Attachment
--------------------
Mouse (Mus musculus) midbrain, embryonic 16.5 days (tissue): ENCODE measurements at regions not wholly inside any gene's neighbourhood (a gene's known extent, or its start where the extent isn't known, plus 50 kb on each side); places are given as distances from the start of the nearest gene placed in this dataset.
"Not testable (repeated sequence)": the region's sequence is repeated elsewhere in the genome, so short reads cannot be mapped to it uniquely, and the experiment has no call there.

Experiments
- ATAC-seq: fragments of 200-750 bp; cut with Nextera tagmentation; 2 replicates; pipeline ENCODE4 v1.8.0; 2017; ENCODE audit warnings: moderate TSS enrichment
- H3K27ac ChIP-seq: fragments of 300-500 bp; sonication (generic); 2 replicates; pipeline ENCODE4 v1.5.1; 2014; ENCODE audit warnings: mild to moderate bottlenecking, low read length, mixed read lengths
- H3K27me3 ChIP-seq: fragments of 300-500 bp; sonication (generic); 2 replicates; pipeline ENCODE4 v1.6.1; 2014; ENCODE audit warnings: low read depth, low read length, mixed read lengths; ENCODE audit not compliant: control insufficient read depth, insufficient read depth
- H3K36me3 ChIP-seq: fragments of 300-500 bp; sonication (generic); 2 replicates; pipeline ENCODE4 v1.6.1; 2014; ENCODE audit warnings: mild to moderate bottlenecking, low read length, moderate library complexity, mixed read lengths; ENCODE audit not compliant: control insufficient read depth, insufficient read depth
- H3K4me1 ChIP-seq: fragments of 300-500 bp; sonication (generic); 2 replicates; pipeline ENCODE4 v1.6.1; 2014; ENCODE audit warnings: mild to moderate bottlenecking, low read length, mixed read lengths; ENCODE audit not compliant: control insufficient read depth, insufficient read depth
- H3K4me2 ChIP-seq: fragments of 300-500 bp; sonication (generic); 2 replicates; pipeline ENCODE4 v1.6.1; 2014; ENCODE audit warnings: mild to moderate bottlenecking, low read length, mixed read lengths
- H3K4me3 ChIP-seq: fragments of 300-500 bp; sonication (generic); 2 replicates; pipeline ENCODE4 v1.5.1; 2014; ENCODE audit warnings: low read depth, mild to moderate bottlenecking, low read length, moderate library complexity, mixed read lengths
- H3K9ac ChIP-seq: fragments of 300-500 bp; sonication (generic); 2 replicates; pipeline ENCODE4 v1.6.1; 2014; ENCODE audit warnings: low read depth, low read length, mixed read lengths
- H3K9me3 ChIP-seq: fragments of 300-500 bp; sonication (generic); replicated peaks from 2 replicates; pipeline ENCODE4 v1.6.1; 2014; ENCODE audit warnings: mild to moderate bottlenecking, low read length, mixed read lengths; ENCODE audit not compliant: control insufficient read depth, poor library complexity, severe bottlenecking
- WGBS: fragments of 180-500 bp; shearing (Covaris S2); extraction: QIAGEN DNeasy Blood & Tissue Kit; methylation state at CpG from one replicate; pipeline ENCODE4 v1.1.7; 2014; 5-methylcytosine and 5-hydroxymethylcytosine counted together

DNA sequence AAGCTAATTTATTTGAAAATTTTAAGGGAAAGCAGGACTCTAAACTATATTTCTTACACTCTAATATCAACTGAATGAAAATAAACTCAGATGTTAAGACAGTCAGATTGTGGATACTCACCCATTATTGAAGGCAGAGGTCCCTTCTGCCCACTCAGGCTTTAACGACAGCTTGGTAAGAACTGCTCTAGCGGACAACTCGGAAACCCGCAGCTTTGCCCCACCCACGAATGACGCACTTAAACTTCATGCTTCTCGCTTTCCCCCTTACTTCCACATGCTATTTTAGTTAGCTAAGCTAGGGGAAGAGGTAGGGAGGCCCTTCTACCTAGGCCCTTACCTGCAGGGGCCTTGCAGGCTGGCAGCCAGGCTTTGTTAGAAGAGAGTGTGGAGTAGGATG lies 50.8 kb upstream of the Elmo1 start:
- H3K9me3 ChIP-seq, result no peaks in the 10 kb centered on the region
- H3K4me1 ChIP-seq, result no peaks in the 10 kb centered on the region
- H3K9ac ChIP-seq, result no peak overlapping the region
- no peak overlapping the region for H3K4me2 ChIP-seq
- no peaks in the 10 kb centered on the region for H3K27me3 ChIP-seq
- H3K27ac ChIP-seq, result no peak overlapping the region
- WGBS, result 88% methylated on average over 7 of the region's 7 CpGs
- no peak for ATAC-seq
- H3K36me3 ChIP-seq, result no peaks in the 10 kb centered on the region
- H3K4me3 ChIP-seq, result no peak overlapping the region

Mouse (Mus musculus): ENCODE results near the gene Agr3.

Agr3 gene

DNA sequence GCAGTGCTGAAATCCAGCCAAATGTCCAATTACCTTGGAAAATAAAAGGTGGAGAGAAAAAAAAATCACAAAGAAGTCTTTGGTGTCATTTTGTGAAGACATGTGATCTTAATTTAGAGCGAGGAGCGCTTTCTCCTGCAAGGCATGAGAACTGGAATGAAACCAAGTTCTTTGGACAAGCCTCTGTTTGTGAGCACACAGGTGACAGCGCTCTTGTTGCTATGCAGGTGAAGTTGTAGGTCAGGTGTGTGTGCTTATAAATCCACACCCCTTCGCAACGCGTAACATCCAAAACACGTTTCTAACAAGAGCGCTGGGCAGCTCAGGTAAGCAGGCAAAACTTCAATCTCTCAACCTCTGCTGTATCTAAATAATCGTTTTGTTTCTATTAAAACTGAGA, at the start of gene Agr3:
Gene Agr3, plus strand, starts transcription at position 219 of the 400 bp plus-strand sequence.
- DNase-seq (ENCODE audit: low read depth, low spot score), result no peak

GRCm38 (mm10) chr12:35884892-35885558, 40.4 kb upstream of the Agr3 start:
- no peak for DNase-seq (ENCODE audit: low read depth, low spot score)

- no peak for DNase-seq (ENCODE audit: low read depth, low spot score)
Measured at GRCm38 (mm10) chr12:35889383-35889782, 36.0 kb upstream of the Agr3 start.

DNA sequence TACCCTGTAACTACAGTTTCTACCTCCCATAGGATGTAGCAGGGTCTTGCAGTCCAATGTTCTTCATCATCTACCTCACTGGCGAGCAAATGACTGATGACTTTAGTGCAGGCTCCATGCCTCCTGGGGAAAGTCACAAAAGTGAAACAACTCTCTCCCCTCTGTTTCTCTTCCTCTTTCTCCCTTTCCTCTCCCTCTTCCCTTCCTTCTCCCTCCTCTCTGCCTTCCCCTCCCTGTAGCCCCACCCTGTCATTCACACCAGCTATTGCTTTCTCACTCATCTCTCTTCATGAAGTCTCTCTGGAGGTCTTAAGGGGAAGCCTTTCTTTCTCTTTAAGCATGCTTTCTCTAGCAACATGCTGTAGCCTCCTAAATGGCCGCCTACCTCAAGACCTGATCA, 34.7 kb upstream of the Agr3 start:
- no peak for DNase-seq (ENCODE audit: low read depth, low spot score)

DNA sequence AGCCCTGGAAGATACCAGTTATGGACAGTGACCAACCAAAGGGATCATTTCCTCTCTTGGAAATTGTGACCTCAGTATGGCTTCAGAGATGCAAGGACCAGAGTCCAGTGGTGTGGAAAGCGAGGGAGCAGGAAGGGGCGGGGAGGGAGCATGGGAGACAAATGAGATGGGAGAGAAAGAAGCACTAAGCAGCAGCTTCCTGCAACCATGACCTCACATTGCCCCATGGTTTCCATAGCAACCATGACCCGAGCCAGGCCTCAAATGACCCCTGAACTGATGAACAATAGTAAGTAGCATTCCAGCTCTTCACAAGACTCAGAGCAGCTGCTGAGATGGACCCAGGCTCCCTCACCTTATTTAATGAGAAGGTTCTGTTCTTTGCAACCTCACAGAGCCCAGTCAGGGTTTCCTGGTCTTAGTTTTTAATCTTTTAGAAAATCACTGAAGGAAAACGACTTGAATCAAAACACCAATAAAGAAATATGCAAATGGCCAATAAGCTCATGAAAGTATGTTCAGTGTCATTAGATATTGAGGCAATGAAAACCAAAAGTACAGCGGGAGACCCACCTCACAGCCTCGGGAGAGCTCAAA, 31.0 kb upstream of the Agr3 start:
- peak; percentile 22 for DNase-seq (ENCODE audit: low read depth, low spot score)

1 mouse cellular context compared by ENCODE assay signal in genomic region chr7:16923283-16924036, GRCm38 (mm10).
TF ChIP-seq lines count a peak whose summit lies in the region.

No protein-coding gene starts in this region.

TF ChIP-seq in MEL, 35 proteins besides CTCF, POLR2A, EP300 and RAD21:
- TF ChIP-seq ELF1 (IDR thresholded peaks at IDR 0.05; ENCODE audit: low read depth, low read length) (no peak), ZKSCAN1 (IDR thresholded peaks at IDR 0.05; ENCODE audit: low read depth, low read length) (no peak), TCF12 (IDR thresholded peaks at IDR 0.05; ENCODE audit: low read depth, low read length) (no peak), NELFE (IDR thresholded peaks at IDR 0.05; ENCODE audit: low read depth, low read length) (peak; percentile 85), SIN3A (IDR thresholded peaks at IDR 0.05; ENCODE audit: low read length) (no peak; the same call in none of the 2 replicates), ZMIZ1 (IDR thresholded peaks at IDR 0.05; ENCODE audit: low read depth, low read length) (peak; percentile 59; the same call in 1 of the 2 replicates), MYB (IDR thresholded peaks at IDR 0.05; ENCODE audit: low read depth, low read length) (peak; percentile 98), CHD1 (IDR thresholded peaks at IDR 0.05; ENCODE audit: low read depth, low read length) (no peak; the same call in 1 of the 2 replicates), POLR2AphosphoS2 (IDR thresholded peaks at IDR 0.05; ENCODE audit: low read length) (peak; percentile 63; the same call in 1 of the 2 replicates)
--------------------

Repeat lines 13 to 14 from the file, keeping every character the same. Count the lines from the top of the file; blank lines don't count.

- WGBS: fragments of 180-500 bp; shearing (Covaris S2); extraction: QIAGEN DNeasy Blood & Tissue Kit; methylation state at CpG from one replicate; pipeline ENCODE4 v1.1.7; 2014; 5-methylcytosine and 5-hydroxymethylcytosine counted together

DNA sequence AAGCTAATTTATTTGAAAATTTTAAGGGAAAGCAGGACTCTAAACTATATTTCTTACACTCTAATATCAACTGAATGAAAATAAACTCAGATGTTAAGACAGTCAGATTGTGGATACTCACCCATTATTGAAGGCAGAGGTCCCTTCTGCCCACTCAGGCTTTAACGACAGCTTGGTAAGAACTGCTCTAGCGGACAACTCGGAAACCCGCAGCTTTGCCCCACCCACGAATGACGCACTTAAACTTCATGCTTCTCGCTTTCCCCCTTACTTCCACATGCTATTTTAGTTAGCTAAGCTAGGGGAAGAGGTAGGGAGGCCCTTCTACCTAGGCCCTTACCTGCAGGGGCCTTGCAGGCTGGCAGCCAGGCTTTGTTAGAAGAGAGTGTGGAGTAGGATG lies 50.8 kb upstream of the Elmo1 start: